All that said, those were unique circumstances, where I knew in advance that the timing would work out. If I wrote roles specifically for Amy, Joe and AJ now, we’d be screwed, because Amy’s on two television shows, et cetera. So, it all just depends on the project and the circumstances. We like working with actors who we know are gifted and we already have a rapport with, and sometimes it’s ideal to therefore conceive a role for an actor, for manifest reasons. But in general, I just write the characters however they are in my head, and then casting defines the characters further.

Q: Is everything you wrote pretty much on screen or were the actors allowed to ad lib? Do you like actor ad libs or not?

SB: There’s quite a bit of ad-libbing in You’re Next, especially in the earlier scenes with Joe, Amy and Ti West, all of whom have also worked with improvisational acting from the other side of the camera too. The dinner scene, for example, is the kind of sequence that requires some improvisation, because you can’t write what every single character is doing at all times in a big scene like that; the scene would end up being thirty pages long and totally unreadable. I think all of the lines that were in the script are in the film, but we needed the actors to augment the dialogue and be natural and spontaneous in their interactions so that Adam could make a complete scene out of it.

I generally leave it up to the actors, it’s a matter of preference. Sharni Vinson, for example, liked to memorize her dialogue in advance. But she was great at ad-libbing, she just preferred to do a different kind of preparation, I think. It’s ultimately up to the performer. I’m very open to improvisation, as long as it’s good, and we try to work with actors who will make the roles and dialogue better than maybe we could have ever conceived them, or have an understanding of the character that can be completely different or deeper than mine.

If a bit of ad-libbing isn’t working, then, you know, I can discuss it with the actor, or with Adam. But I’m always respectful about that, and give them a chance to try something, especially if Adam’s working with them on the scene. I’ve directed stuff, so I get how that process goes.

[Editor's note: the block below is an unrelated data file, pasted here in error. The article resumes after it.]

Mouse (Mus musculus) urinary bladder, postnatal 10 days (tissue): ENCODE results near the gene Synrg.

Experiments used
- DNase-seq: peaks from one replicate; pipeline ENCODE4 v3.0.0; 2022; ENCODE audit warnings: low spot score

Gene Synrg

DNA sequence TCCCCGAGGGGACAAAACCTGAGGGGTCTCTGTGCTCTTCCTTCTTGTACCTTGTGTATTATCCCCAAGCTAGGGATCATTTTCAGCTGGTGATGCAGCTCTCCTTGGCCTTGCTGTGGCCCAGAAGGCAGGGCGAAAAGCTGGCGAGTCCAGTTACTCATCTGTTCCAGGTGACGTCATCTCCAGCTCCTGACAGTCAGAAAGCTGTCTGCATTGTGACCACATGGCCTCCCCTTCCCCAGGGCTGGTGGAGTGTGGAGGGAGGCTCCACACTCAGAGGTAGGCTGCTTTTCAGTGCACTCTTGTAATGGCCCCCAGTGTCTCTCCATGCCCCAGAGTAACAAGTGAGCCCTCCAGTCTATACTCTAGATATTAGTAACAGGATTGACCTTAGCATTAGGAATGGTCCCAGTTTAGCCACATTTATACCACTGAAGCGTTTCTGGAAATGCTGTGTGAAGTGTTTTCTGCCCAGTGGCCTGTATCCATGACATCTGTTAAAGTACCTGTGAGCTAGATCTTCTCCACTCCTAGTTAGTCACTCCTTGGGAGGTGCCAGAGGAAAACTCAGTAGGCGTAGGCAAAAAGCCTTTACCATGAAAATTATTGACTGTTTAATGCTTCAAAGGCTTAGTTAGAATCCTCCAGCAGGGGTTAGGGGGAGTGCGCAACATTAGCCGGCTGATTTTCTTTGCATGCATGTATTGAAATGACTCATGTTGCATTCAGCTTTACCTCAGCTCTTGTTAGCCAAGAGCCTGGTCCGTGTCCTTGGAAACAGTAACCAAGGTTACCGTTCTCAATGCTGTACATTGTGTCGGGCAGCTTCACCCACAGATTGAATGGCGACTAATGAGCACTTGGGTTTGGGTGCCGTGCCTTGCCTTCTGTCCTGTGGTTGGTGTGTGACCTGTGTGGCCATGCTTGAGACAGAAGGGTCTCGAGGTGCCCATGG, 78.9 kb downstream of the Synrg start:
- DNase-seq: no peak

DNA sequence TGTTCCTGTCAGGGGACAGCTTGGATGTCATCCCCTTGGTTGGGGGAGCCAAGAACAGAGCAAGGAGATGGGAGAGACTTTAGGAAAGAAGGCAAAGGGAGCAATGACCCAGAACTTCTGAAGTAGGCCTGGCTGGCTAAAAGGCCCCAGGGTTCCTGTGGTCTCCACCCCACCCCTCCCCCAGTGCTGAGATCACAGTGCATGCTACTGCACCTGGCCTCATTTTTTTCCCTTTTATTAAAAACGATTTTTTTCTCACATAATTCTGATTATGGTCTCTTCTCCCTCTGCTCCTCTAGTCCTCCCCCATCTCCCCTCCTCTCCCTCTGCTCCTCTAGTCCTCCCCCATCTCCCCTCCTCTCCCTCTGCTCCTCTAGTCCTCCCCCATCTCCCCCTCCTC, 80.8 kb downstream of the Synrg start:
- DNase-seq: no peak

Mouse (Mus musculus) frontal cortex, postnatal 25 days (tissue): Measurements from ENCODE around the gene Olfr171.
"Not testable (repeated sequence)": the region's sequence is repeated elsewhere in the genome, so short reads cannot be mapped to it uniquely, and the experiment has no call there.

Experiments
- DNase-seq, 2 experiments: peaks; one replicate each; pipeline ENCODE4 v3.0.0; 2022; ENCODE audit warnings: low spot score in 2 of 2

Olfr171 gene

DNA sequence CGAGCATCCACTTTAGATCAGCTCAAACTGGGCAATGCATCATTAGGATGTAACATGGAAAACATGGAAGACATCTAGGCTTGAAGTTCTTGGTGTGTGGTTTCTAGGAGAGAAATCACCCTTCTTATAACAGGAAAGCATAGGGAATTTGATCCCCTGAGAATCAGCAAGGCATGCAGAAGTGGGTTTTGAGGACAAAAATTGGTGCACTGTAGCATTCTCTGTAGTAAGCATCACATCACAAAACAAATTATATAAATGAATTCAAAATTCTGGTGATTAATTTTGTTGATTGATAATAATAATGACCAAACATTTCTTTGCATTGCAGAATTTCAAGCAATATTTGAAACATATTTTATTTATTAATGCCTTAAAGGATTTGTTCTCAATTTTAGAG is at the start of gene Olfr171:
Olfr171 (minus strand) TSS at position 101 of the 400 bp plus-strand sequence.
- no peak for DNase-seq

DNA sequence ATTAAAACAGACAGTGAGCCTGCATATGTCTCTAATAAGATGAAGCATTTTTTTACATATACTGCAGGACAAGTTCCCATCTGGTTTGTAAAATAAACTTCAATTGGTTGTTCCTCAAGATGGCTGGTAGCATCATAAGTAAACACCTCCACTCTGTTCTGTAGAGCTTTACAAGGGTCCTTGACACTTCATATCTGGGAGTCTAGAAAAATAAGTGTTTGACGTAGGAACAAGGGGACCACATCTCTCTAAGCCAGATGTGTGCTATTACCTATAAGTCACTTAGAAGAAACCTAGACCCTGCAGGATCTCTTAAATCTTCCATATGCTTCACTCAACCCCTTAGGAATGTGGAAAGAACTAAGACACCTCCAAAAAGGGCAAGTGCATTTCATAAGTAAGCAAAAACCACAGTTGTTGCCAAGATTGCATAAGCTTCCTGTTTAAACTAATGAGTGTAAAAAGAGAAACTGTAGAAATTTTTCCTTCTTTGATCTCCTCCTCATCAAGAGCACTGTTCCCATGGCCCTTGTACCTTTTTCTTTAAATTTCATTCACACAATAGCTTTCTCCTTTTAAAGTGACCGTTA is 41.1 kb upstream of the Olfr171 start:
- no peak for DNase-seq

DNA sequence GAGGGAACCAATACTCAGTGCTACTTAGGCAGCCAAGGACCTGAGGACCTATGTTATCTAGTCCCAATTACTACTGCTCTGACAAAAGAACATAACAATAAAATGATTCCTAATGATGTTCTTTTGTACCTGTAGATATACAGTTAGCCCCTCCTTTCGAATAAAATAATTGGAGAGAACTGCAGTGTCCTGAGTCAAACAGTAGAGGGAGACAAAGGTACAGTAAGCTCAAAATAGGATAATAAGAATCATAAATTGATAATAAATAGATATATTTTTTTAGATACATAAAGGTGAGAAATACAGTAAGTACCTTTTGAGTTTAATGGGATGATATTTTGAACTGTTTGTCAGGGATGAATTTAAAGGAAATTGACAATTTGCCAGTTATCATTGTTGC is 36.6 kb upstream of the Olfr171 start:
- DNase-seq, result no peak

Ultimately, it’s the performances that make a scene work. You can write a great scene with beautiful, poetic dialogue, and if the performances aren’t right, the scene will be garbage. On the other hand, great performances can save a poorly written scene. Adam and I are both aware of that, and that’s the priority during production, to get the best possible performances, whether that means ad-libbing or doing the lines I wrote verbatim. It could be either, it just depends on the actor and the moment, so I have to be open to both. I don’t think either technique is better, it’s just whatever works.

Now, obviously I do try to write the best dialogue I can; I don’t just write “[Swanberg will say something funny here]” and skip to the next scene in the script. But every actor has their own technique, and film is a collaborative art. Any writer who isn’t at least open to that is being deluded by their own ego.

I think we’re going to put the screenplay for You’re Next online, now that the movie’s coming out on video, so anyone with any interest in this sort of thing will be able to read it. I assume that’s no more than two or three people, but for those two or three people, it might be edifying.

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Check Out the Opening 2 Minutes of Another WolfCop

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It was just earlier today that we brought you guys The Dude Design’s the newest poster for writer-director Lowell Dean’s horror-comedy sequel Another WolfCop.

And now we have the movie’s opening 2 minutes!

The clip showcases the new flick’s villain trying to sell us on his “Chicken Milk Beer” before losing his cool and taking it out the commercial’s crew. We then cut to a ragtag group of criminals, dressed as homeless Santas trying to outrun the cops.

A fun two-minutes if you ask me!

You can check out Another WolfCop‘s opening scene below and then make sure to hit us up and let us know what you think in the comments below or on social media!

The film is written and directed by Lowell Dean, produced by Bernie Hernando, Deborah Marks, and Hugh Patterson, and distributed worldwide by Cineplex.